Fiji Weather- by shs19146


									Courtesy of: Fiji Visitor's Bureau

Fiji Weather-
The seasons are the opposite of the USA, our winter is their summer, our spring their fall.
Fiji enjoys an ideal South Sea tropical climate. Maximum summer temperatures average 31 Degrees
Celsius (88 Degrees F) and the mean minimum is 22 Degrees Celsius (72 Degrees F) The winter average
maximum is 29 Degrees Celsius (84 Degrees Celsius F) and the mean minimum is 19 Degrees Celsius (66
Degrees Celsius F). These are much cooler in the uplands of the interior of the large islands.
A cooling trade wind blows from the east-southeast most of the year. It usually drops to a whisper in
the evening and picks up again by midmorning. Fiji has a climate ideally suited for the outdoors, the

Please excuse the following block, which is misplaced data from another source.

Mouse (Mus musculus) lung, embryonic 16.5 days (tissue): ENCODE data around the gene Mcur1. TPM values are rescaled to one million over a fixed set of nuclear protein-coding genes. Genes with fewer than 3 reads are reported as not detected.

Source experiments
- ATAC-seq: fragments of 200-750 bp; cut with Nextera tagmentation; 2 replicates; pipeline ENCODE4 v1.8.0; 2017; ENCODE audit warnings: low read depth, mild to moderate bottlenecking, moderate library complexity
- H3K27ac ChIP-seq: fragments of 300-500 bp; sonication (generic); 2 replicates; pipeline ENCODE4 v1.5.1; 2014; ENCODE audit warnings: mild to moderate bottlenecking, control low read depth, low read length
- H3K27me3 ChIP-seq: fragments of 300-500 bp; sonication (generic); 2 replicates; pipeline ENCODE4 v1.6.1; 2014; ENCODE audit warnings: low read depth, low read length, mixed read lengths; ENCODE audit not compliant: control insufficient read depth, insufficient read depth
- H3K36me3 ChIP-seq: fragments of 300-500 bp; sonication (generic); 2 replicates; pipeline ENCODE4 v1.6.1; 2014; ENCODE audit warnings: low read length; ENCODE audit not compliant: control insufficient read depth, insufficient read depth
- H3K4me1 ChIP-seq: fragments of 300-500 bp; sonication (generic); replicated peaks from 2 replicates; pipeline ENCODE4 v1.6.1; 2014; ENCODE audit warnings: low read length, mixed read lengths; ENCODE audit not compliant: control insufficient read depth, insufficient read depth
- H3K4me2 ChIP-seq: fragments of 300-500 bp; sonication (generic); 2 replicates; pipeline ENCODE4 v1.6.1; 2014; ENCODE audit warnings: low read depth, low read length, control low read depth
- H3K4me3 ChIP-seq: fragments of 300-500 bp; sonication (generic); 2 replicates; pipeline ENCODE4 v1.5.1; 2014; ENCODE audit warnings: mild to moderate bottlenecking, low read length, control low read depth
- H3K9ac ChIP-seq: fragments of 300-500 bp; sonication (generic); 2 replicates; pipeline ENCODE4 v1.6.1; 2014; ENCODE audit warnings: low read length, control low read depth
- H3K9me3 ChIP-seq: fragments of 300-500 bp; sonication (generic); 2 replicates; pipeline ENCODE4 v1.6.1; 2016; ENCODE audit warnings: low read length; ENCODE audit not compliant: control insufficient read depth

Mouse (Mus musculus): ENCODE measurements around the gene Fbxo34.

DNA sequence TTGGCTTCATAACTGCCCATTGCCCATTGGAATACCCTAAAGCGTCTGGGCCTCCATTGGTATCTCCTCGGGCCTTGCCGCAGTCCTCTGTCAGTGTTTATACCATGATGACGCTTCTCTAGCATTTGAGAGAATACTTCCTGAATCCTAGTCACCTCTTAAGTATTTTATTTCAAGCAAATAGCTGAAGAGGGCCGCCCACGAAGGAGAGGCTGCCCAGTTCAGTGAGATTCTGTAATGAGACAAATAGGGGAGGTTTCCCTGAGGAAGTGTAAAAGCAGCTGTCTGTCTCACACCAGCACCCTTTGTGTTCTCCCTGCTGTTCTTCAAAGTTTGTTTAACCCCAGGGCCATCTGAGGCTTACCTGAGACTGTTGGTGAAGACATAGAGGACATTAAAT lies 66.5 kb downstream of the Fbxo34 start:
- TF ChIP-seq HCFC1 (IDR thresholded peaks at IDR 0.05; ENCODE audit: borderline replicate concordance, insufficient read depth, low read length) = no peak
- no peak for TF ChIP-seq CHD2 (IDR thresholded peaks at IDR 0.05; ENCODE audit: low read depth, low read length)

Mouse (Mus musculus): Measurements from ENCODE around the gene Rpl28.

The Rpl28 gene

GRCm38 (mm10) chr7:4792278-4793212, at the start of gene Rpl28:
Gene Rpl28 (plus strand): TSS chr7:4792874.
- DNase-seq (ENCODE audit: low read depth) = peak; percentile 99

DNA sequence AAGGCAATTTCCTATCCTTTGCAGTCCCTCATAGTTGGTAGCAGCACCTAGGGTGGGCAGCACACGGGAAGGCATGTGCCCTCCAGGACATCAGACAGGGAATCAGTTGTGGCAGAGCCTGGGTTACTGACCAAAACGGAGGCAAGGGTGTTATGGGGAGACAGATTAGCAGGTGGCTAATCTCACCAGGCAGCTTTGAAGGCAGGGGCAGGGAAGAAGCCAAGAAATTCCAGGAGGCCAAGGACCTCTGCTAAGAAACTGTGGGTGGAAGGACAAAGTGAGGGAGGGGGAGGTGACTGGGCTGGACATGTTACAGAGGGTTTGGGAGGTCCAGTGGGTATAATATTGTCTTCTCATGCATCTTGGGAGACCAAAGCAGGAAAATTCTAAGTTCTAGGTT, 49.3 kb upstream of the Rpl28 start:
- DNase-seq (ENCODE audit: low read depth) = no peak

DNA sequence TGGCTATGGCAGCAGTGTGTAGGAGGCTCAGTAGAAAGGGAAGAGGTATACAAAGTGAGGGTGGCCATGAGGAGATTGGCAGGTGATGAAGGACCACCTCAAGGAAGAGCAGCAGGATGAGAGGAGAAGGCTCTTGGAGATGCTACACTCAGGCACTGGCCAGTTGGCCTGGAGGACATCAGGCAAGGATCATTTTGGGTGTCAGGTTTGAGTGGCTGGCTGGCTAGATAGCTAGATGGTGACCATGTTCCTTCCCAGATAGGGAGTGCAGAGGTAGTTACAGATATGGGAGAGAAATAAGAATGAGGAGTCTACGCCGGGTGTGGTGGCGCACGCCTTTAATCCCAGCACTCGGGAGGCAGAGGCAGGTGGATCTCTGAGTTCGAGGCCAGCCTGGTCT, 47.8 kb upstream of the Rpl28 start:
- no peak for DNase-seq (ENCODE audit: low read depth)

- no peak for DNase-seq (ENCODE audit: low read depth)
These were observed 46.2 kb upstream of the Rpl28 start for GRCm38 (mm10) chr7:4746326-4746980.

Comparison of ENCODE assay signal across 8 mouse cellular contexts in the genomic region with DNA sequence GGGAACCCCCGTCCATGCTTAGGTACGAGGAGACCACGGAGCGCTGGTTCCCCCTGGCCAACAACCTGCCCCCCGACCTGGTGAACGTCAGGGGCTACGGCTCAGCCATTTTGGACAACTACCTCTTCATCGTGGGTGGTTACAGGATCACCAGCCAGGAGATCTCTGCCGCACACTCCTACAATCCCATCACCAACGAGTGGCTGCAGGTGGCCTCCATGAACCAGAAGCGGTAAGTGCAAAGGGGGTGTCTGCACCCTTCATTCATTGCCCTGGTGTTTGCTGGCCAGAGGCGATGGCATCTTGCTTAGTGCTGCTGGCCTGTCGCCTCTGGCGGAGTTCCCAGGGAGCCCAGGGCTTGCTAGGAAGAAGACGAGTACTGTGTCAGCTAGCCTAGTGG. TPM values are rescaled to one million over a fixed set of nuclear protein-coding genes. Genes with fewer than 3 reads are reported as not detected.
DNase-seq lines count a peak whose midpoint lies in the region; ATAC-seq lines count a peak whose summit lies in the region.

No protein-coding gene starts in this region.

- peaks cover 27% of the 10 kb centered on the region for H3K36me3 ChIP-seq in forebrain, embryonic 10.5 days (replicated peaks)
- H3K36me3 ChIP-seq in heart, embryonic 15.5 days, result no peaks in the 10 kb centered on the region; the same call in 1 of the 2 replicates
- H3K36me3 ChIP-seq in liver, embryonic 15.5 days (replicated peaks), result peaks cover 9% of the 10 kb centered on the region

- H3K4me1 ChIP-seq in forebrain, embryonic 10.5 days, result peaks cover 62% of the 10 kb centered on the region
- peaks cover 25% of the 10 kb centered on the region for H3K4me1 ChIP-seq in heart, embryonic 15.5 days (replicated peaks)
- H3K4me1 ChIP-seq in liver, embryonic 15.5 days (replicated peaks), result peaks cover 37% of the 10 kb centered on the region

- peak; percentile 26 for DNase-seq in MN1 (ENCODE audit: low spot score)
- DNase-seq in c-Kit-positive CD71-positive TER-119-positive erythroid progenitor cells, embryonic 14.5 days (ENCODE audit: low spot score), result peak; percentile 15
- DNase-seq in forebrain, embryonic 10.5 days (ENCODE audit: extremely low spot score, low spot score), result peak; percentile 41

beach and surf, for light cotton dresses, barbecues and water sports.
For more details on Fiji's climate and weather forecasts we suggest you visit the Fiji Meteorological
Service Online at

Fiji summer
Average Air Temperatures: 23 - 30°C 73 - 86°F
Average Water Temperatures: 27 - 29°C 80 - 84°F
Fiji winter
Average Air Temperature: 20 - 26°C 68 - 79°F
Average Water Temperatures: 25 - 27°C 77 - 80°F

Map of Fiji


The electrical current in Fiji is 240 volts AC 50 Hz. Fiji has three pin power outlets identical to
Australia and New Zealand. If your applications are 110v check for a 110/240v switch; if there
is none you will need a voltage converter. Leading hotels and resorts offer universal outlets for
240v or 110v shavers, hair dryers, etc.
Visitors to Fiji should bring a light tropical wardrobe. Bathing suits, shorts, T-shirts and as they will soon discover
"sulus" (known also throughout the Pacific as pareau, lavalava or sarong) are a must for both men and women. The
wrap-around "sulu" is Fiji’s most distinctive and versatile form of dress. It is women who obtain the most benefit
from the "sulu". There are at least ten different ways in which it can be used, even for evening wear. Ask your
resort staff for hints on tying and wearing your "sulu".